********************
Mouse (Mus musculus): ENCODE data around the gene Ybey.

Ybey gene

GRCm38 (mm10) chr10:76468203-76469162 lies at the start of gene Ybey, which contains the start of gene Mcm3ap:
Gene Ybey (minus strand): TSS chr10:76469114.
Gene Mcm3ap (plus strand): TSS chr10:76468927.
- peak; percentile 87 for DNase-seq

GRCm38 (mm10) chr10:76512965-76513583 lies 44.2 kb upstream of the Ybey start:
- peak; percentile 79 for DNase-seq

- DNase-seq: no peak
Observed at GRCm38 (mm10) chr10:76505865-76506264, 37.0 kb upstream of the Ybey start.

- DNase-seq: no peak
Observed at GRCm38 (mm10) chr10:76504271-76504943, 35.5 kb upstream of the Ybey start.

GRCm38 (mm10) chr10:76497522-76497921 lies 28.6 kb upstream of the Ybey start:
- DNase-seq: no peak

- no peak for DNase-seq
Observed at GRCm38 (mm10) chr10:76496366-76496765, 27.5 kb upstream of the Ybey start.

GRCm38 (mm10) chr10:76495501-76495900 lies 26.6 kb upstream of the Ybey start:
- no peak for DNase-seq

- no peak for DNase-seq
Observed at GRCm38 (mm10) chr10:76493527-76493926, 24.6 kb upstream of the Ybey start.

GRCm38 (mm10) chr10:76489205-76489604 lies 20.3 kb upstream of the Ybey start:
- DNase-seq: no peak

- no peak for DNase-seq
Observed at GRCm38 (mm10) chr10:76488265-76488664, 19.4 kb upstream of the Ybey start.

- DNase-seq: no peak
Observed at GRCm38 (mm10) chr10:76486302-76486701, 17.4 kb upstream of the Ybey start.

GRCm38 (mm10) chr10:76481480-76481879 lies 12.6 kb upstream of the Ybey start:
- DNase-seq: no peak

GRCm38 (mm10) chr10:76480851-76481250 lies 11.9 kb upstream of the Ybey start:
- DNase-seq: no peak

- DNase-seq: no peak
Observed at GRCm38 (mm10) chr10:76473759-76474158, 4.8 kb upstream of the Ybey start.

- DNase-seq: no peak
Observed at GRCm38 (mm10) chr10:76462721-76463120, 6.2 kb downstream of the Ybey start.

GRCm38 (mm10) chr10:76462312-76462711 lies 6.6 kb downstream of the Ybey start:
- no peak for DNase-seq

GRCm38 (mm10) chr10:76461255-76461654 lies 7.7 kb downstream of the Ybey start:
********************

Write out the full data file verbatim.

Mouse (Mus musculus): ENCODE data around the gene Ybey.

Ybey gene

GRCm38 (mm10) chr10:76468203-76469162 lies at the start of gene Ybey, which contains the start of gene Mcm3ap:
Gene Ybey (minus strand): TSS chr10:76469114.
Gene Mcm3ap (plus strand): TSS chr10:76468927.
- peak; percentile 87 for DNase-seq

GRCm38 (mm10) chr10:76512965-76513583 lies 44.2 kb upstream of the Ybey start:
- peak; percentile 79 for DNase-seq

- DNase-seq: no peak
Observed at GRCm38 (mm10) chr10:76505865-76506264, 37.0 kb upstream of the Ybey start.

- DNase-seq: no peak
Observed at GRCm38 (mm10) chr10:76504271-76504943, 35.5 kb upstream of the Ybey start.

GRCm38 (mm10) chr10:76497522-76497921 lies 28.6 kb upstream of the Ybey start:
- DNase-seq: no peak

- no peak for DNase-seq
Observed at GRCm38 (mm10) chr10:76496366-76496765, 27.5 kb upstream of the Ybey start.

GRCm38 (mm10) chr10:76495501-76495900 lies 26.6 kb upstream of the Ybey start:
- no peak for DNase-seq

- no peak for DNase-seq
Observed at GRCm38 (mm10) chr10:76493527-76493926, 24.6 kb upstream of the Ybey start.

GRCm38 (mm10) chr10:76489205-76489604 lies 20.3 kb upstream of the Ybey start:
- DNase-seq: no peak

- no peak for DNase-seq
Observed at GRCm38 (mm10) chr10:76488265-76488664, 19.4 kb upstream of the Ybey start.

- DNase-seq: no peak
Observed at GRCm38 (mm10) chr10:76486302-76486701, 17.4 kb upstream of the Ybey start.

GRCm38 (mm10) chr10:76481480-76481879 lies 12.6 kb upstream of the Ybey start:
- DNase-seq: no peak

GRCm38 (mm10) chr10:76480851-76481250 lies 11.9 kb upstream of the Ybey start:
- DNase-seq: no peak

- DNase-seq: no peak
Observed at GRCm38 (mm10) chr10:76473759-76474158, 4.8 kb upstream of the Ybey start.

- DNase-seq: no peak
Observed at GRCm38 (mm10) chr10:76462721-76463120, 6.2 kb downstream of the Ybey start.

GRCm38 (mm10) chr10:76462312-76462711 lies 6.6 kb downstream of the Ybey start:
- no peak for DNase-seq

GRCm38 (mm10) chr10:76461255-76461654 lies 7.7 kb downstream of the Ybey start: